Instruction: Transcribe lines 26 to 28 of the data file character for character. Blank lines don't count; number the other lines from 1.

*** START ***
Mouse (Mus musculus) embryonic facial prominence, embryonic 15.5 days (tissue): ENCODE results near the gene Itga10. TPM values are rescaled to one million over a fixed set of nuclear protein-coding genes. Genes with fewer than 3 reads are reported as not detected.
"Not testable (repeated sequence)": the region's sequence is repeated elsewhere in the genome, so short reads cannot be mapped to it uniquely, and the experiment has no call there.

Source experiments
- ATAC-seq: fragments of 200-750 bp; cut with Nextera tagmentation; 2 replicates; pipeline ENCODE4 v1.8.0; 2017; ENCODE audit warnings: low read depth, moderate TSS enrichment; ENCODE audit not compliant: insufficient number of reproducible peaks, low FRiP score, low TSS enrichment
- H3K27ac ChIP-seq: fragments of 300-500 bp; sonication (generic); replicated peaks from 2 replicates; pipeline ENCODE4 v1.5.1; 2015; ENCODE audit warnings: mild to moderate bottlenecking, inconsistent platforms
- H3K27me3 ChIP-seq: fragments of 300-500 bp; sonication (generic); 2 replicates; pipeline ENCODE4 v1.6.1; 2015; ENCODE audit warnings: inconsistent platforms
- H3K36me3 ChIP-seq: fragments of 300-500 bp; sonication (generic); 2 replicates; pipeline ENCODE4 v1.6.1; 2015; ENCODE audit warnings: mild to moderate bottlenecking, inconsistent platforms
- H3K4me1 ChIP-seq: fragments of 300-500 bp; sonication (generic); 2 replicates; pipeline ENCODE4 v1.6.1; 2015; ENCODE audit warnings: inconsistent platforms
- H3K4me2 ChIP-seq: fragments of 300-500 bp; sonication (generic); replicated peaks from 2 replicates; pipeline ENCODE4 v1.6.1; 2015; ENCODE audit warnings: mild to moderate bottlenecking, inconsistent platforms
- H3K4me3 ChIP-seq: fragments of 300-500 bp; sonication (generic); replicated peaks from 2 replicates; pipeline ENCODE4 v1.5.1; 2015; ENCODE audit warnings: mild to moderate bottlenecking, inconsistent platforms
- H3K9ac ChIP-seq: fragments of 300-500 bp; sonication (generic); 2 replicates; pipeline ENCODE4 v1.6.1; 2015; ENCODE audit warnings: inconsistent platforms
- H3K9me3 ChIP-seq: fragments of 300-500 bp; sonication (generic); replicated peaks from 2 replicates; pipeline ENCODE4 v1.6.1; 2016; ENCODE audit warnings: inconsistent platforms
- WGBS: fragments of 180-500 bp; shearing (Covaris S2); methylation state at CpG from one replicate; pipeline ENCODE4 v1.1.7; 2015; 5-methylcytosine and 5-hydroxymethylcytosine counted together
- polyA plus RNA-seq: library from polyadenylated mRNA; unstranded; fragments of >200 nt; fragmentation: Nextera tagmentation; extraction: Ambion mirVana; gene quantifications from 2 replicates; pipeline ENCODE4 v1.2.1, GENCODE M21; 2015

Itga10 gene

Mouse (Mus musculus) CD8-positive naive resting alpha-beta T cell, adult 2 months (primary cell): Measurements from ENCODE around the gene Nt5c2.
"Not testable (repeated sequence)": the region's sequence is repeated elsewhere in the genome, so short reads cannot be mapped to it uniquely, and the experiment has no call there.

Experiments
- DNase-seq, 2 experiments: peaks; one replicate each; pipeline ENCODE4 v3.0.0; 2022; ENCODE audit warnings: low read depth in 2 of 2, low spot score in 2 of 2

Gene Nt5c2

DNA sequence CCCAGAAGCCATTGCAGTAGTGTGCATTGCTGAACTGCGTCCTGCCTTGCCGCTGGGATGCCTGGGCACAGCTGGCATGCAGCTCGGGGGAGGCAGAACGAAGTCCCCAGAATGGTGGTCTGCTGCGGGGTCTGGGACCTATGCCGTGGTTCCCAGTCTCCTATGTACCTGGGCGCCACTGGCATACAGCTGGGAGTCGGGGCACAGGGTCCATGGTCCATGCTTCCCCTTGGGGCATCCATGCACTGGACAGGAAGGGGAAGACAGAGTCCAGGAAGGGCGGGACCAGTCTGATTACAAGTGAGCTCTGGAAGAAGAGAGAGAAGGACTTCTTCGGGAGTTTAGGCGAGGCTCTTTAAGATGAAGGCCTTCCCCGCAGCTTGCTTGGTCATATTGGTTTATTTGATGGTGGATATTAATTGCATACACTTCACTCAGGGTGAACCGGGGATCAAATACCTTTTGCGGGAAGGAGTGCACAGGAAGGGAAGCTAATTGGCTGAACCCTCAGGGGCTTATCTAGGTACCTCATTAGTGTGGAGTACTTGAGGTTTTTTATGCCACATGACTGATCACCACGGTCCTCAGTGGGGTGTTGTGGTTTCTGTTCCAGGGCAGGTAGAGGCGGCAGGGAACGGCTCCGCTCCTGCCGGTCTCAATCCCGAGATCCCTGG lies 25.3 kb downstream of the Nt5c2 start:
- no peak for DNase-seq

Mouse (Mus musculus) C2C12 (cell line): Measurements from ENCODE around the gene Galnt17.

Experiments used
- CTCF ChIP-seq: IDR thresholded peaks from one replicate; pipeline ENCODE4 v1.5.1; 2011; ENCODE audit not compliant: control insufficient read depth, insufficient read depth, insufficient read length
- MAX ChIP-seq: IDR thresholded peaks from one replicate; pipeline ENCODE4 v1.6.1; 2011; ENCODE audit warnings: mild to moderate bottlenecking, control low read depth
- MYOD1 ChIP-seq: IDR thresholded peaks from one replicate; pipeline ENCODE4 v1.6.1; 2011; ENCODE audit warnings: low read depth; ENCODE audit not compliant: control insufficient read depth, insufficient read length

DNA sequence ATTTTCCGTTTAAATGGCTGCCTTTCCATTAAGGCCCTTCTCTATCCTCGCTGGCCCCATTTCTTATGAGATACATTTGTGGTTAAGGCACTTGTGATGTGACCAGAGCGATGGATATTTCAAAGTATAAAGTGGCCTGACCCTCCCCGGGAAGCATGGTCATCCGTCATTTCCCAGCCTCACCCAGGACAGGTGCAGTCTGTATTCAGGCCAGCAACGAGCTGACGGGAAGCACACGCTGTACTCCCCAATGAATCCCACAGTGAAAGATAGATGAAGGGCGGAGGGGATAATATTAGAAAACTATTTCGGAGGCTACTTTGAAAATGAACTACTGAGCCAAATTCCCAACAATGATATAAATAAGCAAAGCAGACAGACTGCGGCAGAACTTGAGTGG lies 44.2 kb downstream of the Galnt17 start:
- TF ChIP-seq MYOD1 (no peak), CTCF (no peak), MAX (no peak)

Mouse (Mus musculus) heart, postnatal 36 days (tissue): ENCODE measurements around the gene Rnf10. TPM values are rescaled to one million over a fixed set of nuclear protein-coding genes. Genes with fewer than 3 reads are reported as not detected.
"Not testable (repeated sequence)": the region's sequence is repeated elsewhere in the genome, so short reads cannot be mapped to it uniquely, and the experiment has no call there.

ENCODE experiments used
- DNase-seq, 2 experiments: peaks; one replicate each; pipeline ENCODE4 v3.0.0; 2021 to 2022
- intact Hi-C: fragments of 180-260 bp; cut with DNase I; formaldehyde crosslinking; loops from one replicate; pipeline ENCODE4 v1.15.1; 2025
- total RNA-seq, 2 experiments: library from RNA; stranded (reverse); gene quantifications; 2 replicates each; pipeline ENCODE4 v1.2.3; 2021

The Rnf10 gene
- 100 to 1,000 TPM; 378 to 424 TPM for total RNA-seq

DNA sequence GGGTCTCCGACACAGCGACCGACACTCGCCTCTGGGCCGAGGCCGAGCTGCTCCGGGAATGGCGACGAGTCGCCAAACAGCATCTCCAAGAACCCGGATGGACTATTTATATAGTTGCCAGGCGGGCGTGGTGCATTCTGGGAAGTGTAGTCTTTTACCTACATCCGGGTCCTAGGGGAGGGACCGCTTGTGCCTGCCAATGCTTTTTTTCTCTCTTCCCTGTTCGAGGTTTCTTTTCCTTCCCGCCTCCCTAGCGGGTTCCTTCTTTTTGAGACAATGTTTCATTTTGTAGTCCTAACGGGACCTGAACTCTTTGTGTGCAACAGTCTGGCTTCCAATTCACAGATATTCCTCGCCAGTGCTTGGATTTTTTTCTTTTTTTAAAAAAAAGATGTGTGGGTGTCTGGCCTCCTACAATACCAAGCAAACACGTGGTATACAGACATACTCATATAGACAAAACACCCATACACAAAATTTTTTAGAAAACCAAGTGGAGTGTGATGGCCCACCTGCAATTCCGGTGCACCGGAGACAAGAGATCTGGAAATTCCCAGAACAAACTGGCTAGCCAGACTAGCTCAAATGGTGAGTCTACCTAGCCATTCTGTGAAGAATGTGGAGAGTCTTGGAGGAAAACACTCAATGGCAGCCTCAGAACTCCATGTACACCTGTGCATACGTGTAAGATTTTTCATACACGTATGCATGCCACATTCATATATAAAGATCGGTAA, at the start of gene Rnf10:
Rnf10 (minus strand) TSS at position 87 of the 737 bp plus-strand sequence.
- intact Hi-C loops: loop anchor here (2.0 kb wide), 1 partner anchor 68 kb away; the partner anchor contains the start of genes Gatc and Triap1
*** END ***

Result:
- MAX ChIP-seq: IDR thresholded peaks from one replicate; pipeline ENCODE4 v1.6.1; 2011; ENCODE audit warnings: mild to moderate bottlenecking, control low read depth
- MYOD1 ChIP-seq: IDR thresholded peaks from one replicate; pipeline ENCODE4 v1.6.1; 2011; ENCODE audit warnings: low read depth; ENCODE audit not compliant: control insufficient read depth, insufficient read length

DNA sequence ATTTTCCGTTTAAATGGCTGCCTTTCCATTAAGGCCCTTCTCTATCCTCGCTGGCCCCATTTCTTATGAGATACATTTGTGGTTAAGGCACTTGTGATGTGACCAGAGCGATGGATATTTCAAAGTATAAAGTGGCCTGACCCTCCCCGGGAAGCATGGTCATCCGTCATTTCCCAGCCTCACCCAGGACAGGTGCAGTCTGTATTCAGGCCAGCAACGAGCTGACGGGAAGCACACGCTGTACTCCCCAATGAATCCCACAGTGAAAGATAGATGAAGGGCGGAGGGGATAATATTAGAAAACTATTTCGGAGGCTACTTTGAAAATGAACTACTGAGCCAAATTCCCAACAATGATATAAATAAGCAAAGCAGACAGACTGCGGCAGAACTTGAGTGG lies 44.2 kb downstream of the Galnt17 start: